Enthusiasm is contagious and a wonderful thing, that passion can go a very long way.

But, maybe it’s just me be a bit of a realist, but I see pro wrestling and automation for what they are and where they fit into my life, and where they might have limits.

Pro wrestling cannot be my main focus for entertainment, not least because any spare leisure time that I have, I share with my wife and she could not care any less about pro wrestling, seriously!

Automation has its place too, in the cycle of testing, I enjoyed reading Viktor Slavchev‘s take on this in his blog The non-manual, unautomated tester.

Neither is the be all and end all.

Rules

What do we get when we code without rules? Code that no one wants to work on, or that no one knows how it works. The kind of thing that people say is bin-worthy and should be started all over again.

Automation works when there are rules, good practices, sensible practices that others can follow.

Pro wrestling sometimes has some pretty flaky rules, and for the most part, any gimmick matches that were hard to follow have been consigned to history. But, if you’re truly interested in something that is a terrible examples, take a look at WhatCulture Wrestling‘s article.

It’s bad and cringe-worthy.

Observers

I’ve already mentioned WhatCulture Wrestling, they have a fairly tongue-in-cheek approach to things, but there are some truly serious and dedicated commentators on pro wrestling. Some of these are highly regarded, such as Dave Meltzer others not so much. But, if there’s an opinion that you have, you can probably find one to support yours online.

There are some heavily polarised opinions on automation and wider software testing out there too. Where to look for inspiration and balanced opinion is hard these days.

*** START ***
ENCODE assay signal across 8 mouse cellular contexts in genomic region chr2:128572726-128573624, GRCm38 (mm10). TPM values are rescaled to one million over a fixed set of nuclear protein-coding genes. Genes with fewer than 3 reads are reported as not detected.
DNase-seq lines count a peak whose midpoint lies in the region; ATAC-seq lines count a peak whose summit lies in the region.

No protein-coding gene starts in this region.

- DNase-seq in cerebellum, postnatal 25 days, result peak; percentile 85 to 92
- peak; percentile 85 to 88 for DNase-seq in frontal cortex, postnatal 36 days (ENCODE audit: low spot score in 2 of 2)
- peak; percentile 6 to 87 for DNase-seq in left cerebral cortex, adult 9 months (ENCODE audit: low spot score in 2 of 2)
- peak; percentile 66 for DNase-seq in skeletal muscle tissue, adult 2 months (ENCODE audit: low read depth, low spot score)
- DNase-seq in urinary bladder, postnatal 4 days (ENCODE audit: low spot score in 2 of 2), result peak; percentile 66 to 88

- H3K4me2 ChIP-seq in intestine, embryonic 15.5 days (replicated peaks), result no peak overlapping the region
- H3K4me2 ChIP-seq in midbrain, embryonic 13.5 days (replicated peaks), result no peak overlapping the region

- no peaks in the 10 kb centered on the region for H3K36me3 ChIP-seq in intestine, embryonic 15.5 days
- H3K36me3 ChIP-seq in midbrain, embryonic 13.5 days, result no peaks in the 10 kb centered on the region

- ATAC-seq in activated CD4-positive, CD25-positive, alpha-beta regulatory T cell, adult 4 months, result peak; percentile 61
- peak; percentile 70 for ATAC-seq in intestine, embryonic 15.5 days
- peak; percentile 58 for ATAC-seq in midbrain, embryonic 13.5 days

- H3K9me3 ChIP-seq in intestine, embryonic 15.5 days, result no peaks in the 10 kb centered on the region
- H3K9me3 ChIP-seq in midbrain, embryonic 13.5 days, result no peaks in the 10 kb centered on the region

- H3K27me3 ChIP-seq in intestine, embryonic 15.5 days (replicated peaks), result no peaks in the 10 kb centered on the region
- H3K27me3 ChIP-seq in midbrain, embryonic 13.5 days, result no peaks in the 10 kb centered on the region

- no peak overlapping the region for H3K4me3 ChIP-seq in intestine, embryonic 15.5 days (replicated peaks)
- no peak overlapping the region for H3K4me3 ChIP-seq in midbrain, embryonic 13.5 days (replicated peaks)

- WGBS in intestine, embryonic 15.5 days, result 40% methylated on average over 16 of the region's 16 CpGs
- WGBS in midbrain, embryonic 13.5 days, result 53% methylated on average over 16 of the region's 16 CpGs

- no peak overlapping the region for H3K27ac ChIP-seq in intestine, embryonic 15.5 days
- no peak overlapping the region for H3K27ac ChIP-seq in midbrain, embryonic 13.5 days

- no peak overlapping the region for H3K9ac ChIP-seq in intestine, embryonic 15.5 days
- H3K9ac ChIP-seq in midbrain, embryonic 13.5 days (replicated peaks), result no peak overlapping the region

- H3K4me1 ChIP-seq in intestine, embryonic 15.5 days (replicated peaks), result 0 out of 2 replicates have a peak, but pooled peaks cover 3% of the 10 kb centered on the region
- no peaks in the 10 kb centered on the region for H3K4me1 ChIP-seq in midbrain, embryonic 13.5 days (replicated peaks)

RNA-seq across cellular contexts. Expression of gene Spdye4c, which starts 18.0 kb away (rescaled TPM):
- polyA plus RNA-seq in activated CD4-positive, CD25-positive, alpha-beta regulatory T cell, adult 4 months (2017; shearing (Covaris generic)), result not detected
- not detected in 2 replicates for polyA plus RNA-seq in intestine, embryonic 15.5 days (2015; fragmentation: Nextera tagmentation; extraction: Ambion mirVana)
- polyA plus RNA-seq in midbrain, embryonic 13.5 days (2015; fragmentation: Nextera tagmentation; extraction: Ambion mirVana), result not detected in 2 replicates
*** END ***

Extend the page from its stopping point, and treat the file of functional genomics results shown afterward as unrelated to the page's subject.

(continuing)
With targeted clickbait and news that some wonderful algorithm out there has picked out for me, no wonder there’s such a smorgasbord of opinion out there.

Wisdom dictates that a balanced digest from different sources will help you to find your own place and where you stand. So read, a lot, educate yourself and find where you stand.

Maybe that’s a little deep for a blog that’s talking about pro wrestling and automation?

I digress.

Misconceptions

I’ve touched upon this already, but I’ll say it again, 100% test automation is not possible. If all your tests are automated, what are you testing? What do the testers do with their time? Where is the dynamism? The intuition? What makes a tester, test?

Pro wrestling isn’t real? Well, I think they’re really wrestling, I know they’re really strong and I know they get really hurt. Yes, they may have predetermined endings, but I guarantee they hurt.

*more observations:

  • Some wrestling is performed so badly, yes your grandma could probably do a better job.
  • Some automation is a massive waste of time and a maintenance nightmare. Why do we automate? What is the end goal? We should plan for what the requirements are.

Conclusion

Thanks for making it to the end.

My final thoughts on this are:

  • Legacy is important, but we have to move on, nostalgia is the only reason Ric Flair was still around for so long, no one wanted to actually see him wrestle.
  • Automation, as was, even five years ago, has moved on. We have to update, maintain, evolve our automation to stay relevant.
  • The biggest name isn’t always the best.
    • Hulk Hogan was not the best wrestler. We’re not all supposed to have the same favourite.
    • LabVIEW is a wonderful test tool, but it doesn’t mean that it’s going to be the best solution for me. Find a tool that meets your requirements, once you know your requirements and not the other way around.
  • It doesn’t matter if you think something might be embarrassing, your thoughts are valuable, your passions are what make you who you are and that is something to be celebrated.
  • Crow Sting was my wrestling hero.
  • Michael Bolton is a testing hero, he wears nice hats too.